Dr. Kenya Crosson

Written by Laura Bistrek

Dr. Kenya Crosson is an Associate Professor in the Department of Civil & Environmental Engineering & Engineering Mechanics. She has a joint appointment with Bioengineering Graduate Program and currently serves as the LTC Faculty Development Fellow for Diversity & Inclusion. Dr. Crosson has been a faculty member at UD for ten years and is the first female African-American tenured faculty member in the School of Engineering.

Dr. Crosson earned her B.S. in Agricultural & Biosystems Engineering from North Carolina Agricultural & Technical State University and her M.S. and Ph.D. in Environmental Engineering from The Pennsylvania State University. Her expertise is in environmental engineering, specifically the physical and chemical water and wastewater treatment processes. Her research focuses on the fate, transport,
and mitigation of emerging contaminants.

A fascination with water and the environment began early in Dr. Crosson’s life, when her family moved from Ohio to a very rural, agricultural part of North Carolina when she was in middle school. In North Carolina, Dr. Crosson noticed that flooding impacted these rural areas and that not all people had access to clean water, especially those that were disadvantaged. Through her father’s work running a rural community health center, she learned that people were dealing with rare cancers and wondered if the cancer had any connection to contaminants in the environment. A series of female science teachers in middle and high school fueled her interest in science. In high school, she went to a STEM program on a university campus where she took classes and did independent research focused on the environment and chemistry. It was through that high school program that she was first exposed to engineering.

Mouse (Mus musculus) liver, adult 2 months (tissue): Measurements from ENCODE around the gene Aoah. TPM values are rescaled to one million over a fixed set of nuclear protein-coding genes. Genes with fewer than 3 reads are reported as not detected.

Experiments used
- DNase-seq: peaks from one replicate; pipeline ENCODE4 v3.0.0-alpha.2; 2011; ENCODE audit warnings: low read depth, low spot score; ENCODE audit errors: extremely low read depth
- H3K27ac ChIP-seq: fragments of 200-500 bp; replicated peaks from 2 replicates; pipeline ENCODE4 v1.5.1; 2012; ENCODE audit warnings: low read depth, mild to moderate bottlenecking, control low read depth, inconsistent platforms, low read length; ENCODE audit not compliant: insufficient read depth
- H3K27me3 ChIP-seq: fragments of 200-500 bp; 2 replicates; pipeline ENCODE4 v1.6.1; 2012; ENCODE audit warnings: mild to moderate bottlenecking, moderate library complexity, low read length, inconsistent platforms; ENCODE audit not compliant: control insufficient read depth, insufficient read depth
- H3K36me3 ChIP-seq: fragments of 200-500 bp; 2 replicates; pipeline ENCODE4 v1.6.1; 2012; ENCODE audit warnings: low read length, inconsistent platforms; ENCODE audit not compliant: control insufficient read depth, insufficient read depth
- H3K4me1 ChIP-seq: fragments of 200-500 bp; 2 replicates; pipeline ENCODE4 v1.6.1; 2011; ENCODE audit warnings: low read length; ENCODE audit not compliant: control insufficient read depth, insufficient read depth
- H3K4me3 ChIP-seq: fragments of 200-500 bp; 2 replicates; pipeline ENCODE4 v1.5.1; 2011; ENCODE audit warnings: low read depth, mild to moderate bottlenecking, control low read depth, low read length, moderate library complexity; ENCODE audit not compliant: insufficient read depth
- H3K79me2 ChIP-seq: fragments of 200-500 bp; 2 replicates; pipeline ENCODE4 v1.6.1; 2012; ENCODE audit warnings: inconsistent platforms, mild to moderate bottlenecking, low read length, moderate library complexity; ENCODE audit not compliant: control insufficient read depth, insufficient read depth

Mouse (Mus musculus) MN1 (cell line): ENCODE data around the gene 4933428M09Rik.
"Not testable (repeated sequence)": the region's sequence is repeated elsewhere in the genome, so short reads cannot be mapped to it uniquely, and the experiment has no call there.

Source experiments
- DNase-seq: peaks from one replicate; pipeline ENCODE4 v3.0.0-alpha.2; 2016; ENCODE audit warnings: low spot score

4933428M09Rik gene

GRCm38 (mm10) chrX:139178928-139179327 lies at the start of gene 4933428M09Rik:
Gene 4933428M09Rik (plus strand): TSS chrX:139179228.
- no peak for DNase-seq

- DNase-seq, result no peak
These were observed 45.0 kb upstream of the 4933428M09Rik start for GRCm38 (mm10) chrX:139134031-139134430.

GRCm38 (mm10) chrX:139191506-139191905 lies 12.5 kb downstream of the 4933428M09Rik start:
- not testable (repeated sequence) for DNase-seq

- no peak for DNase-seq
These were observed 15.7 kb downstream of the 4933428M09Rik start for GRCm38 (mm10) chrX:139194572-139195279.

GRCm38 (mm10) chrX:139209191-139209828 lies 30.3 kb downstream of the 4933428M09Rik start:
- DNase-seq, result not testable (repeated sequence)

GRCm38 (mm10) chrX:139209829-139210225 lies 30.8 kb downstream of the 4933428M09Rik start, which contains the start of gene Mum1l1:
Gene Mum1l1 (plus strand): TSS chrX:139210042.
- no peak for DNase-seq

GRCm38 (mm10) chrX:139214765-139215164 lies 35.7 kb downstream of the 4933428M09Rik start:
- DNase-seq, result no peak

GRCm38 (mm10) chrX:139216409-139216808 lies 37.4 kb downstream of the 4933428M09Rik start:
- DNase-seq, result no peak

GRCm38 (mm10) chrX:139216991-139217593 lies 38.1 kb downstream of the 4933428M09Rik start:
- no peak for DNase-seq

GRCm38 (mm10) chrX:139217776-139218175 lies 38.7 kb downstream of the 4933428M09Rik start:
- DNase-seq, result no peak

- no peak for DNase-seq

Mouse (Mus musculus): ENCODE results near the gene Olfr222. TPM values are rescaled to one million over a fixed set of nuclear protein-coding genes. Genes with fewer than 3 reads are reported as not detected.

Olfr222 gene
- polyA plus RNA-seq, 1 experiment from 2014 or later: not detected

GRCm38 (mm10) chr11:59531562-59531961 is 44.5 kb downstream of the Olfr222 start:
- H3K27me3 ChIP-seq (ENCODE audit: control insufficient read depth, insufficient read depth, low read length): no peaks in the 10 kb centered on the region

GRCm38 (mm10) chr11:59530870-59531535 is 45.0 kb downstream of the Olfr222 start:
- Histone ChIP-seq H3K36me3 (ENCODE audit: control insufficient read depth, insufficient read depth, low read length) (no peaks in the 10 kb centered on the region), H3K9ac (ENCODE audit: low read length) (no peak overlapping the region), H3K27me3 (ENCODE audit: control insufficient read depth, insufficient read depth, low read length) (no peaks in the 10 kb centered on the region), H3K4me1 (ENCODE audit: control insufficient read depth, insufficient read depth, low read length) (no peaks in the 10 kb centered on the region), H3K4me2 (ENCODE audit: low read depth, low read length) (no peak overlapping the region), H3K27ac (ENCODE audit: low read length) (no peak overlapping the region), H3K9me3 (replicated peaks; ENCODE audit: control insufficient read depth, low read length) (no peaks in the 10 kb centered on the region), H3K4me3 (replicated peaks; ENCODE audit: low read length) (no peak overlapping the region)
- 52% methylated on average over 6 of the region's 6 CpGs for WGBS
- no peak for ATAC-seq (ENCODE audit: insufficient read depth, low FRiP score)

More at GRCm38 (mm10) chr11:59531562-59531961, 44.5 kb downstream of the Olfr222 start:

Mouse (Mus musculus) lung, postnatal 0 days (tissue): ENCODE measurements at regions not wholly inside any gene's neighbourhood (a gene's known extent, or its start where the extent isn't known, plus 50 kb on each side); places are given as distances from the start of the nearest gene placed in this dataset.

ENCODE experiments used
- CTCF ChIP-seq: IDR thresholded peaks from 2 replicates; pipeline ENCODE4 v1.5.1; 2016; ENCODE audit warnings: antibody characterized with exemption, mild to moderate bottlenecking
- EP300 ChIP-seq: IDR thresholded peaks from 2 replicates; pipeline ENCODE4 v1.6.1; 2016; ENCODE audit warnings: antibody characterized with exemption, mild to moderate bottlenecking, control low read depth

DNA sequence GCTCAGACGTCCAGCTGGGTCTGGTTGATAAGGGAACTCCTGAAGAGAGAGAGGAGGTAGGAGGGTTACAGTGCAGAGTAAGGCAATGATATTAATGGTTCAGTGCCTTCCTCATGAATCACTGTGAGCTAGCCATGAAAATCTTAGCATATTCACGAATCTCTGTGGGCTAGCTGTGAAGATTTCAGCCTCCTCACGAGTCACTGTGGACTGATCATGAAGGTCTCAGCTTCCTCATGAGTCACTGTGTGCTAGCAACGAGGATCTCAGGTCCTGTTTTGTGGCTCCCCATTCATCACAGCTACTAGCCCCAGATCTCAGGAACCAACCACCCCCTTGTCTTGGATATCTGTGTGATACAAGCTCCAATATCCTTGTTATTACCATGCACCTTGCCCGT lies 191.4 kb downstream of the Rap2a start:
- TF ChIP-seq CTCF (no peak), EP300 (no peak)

When describing areas of passion in her work, Dr. Crosson’s immediate response is working with students. She is very involved working with undergraduate and graduate students in her research and in supporting students with ETHOS projects. She likes to coach and mentor students to help them discover what they want to explore. Dr. Crosson also likes collaborative research with colleagues in other disciplines to advance research in new areas. She recently completed a sabbatical where she worked with an environmental engineer and other scientists to learn about water quality and
copper corrosion in water distribution systems. At UD, Dr. Crosson appreciates the concept of lifelong learning, working with her colleagues, teaching project based courses, and using engineering, science and technology to help society.

Dr. Crosson’s accolades include: receiving a SOCHE faculty award for service as a faculty member, being recognized by the Office of Multicultural Affairs with a proclamation, receiving the Ohio Section of the American Water Works Associationan award for best research presentation in the State of Ohio, and being selected for a KEEN cohort to look at new ways of teaching that are good for inclusive classrooms and climate.